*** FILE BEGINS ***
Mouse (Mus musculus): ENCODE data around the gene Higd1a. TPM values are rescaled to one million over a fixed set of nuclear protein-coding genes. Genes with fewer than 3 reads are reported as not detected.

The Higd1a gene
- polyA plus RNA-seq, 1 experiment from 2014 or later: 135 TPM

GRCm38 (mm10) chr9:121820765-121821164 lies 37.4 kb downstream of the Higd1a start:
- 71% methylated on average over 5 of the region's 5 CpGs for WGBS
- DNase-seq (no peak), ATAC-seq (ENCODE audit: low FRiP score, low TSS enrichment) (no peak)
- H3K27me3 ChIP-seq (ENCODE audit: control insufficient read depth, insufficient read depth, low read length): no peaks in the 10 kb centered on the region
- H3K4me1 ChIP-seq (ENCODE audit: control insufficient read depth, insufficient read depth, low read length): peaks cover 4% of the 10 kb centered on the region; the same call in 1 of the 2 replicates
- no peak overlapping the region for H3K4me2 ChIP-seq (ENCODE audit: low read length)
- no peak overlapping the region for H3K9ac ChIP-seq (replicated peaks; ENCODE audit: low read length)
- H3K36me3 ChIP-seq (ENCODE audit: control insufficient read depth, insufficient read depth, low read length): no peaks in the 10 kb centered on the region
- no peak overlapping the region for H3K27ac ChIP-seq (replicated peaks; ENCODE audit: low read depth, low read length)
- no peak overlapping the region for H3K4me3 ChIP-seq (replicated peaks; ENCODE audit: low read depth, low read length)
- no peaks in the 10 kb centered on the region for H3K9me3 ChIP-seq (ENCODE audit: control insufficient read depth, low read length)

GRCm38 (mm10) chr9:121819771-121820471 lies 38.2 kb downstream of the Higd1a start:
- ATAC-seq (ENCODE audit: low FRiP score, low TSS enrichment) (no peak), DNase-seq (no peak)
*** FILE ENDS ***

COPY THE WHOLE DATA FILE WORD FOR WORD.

Mouse (Mus musculus): ENCODE data around the gene Higd1a. TPM values are rescaled to one million over a fixed set of nuclear protein-coding genes. Genes with fewer than 3 reads are reported as not detected.

The Higd1a gene
- polyA plus RNA-seq, 1 experiment from 2014 or later: 135 TPM

GRCm38 (mm10) chr9:121820765-121821164 lies 37.4 kb downstream of the Higd1a start:
- 71% methylated on average over 5 of the region's 5 CpGs for WGBS
- DNase-seq (no peak), ATAC-seq (ENCODE audit: low FRiP score, low TSS enrichment) (no peak)
- H3K27me3 ChIP-seq (ENCODE audit: control insufficient read depth, insufficient read depth, low read length): no peaks in the 10 kb centered on the region
- H3K4me1 ChIP-seq (ENCODE audit: control insufficient read depth, insufficient read depth, low read length): peaks cover 4% of the 10 kb centered on the region; the same call in 1 of the 2 replicates
- no peak overlapping the region for H3K4me2 ChIP-seq (ENCODE audit: low read length)
- no peak overlapping the region for H3K9ac ChIP-seq (replicated peaks; ENCODE audit: low read length)
- H3K36me3 ChIP-seq (ENCODE audit: control insufficient read depth, insufficient read depth, low read length): no peaks in the 10 kb centered on the region
- no peak overlapping the region for H3K27ac ChIP-seq (replicated peaks; ENCODE audit: low read depth, low read length)
- no peak overlapping the region for H3K4me3 ChIP-seq (replicated peaks; ENCODE audit: low read depth, low read length)
- no peaks in the 10 kb centered on the region for H3K9me3 ChIP-seq (ENCODE audit: control insufficient read depth, low read length)

GRCm38 (mm10) chr9:121819771-121820471 lies 38.2 kb downstream of the Higd1a start:
- ATAC-seq (ENCODE audit: low FRiP score, low TSS enrichment) (no peak), DNase-seq (no peak)